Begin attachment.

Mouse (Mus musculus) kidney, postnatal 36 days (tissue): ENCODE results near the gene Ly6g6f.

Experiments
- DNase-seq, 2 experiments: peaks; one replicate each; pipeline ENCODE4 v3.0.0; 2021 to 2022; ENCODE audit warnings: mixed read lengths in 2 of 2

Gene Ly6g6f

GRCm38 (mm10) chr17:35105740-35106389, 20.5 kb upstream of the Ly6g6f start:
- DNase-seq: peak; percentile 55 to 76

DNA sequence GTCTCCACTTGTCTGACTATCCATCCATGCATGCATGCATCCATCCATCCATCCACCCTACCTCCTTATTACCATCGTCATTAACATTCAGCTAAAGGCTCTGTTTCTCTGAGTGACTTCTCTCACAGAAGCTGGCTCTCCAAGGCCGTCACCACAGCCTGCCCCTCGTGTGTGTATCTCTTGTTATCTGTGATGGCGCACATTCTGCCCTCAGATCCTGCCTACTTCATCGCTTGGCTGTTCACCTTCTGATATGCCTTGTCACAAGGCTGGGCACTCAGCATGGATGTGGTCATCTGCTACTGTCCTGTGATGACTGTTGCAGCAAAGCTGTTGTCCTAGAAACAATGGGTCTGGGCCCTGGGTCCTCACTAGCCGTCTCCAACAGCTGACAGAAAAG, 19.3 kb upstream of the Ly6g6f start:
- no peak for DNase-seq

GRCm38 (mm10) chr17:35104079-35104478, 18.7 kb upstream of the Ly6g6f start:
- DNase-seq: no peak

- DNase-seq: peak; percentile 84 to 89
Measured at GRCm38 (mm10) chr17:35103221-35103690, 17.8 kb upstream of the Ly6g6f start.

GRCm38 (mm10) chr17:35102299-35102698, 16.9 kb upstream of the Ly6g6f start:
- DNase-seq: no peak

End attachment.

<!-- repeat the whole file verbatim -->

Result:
Mouse (Mus musculus) kidney, postnatal 36 days (tissue): ENCODE results near the gene Ly6g6f.

Experiments
- DNase-seq, 2 experiments: peaks; one replicate each; pipeline ENCODE4 v3.0.0; 2021 to 2022; ENCODE audit warnings: mixed read lengths in 2 of 2

Gene Ly6g6f

GRCm38 (mm10) chr17:35105740-35106389, 20.5 kb upstream of the Ly6g6f start:
- DNase-seq: peak; percentile 55 to 76

DNA sequence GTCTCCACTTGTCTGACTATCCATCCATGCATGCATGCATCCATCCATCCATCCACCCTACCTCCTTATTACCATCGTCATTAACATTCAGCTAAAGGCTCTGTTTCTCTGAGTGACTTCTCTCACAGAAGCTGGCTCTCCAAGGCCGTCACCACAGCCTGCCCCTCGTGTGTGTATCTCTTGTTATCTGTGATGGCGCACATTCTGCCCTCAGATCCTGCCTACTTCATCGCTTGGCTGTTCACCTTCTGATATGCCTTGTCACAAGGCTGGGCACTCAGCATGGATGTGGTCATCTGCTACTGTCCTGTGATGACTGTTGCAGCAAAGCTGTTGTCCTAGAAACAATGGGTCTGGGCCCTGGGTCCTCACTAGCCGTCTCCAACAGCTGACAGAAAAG, 19.3 kb upstream of the Ly6g6f start:
- no peak for DNase-seq

GRCm38 (mm10) chr17:35104079-35104478, 18.7 kb upstream of the Ly6g6f start:
- DNase-seq: no peak

- DNase-seq: peak; percentile 84 to 89
Measured at GRCm38 (mm10) chr17:35103221-35103690, 17.8 kb upstream of the Ly6g6f start.

GRCm38 (mm10) chr17:35102299-35102698, 16.9 kb upstream of the Ly6g6f start:
- DNase-seq: no peak